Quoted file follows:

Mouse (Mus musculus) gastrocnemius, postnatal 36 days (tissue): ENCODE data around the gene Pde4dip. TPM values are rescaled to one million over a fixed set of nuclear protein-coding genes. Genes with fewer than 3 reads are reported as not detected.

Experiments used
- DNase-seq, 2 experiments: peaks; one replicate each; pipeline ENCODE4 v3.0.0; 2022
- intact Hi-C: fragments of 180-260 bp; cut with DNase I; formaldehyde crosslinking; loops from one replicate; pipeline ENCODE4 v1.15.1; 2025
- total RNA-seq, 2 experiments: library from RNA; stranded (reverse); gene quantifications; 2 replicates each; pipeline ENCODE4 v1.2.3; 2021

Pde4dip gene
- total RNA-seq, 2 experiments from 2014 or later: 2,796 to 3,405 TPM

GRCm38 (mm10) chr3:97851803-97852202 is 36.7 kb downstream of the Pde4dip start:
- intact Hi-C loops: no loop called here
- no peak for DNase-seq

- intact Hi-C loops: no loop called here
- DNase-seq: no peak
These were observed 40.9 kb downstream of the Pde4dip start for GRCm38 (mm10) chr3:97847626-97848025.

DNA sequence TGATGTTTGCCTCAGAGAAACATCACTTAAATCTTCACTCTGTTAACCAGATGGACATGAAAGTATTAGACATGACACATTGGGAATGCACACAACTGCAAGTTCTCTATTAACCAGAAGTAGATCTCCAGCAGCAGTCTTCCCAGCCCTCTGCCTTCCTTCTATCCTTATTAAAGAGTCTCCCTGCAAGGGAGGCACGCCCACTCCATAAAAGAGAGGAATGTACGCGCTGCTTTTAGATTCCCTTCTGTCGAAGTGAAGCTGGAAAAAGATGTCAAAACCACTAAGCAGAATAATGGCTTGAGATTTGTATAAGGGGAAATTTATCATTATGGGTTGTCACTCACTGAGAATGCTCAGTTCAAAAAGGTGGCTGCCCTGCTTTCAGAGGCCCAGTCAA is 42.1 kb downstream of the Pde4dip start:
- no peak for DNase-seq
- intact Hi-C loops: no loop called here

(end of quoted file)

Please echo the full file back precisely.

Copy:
Mouse (Mus musculus) gastrocnemius, postnatal 36 days (tissue): ENCODE data around the gene Pde4dip. TPM values are rescaled to one million over a fixed set of nuclear protein-coding genes. Genes with fewer than 3 reads are reported as not detected.

Experiments used
- DNase-seq, 2 experiments: peaks; one replicate each; pipeline ENCODE4 v3.0.0; 2022
- intact Hi-C: fragments of 180-260 bp; cut with DNase I; formaldehyde crosslinking; loops from one replicate; pipeline ENCODE4 v1.15.1; 2025
- total RNA-seq, 2 experiments: library from RNA; stranded (reverse); gene quantifications; 2 replicates each; pipeline ENCODE4 v1.2.3; 2021

Pde4dip gene
- total RNA-seq, 2 experiments from 2014 or later: 2,796 to 3,405 TPM

GRCm38 (mm10) chr3:97851803-97852202 is 36.7 kb downstream of the Pde4dip start:
- intact Hi-C loops: no loop called here
- no peak for DNase-seq

- intact Hi-C loops: no loop called here
- DNase-seq: no peak
These were observed 40.9 kb downstream of the Pde4dip start for GRCm38 (mm10) chr3:97847626-97848025.

DNA sequence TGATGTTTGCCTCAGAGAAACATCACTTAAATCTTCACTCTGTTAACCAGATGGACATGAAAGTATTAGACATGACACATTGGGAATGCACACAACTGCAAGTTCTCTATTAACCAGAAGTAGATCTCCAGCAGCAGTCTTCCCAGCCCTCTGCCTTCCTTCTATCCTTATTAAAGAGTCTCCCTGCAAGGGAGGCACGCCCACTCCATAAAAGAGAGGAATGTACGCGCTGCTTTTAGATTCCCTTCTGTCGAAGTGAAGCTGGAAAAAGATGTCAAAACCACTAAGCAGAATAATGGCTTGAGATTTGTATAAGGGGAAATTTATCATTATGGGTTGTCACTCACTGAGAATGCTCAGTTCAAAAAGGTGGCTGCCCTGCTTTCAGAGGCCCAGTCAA is 42.1 kb downstream of the Pde4dip start:
- no peak for DNase-seq
- intact Hi-C loops: no loop called here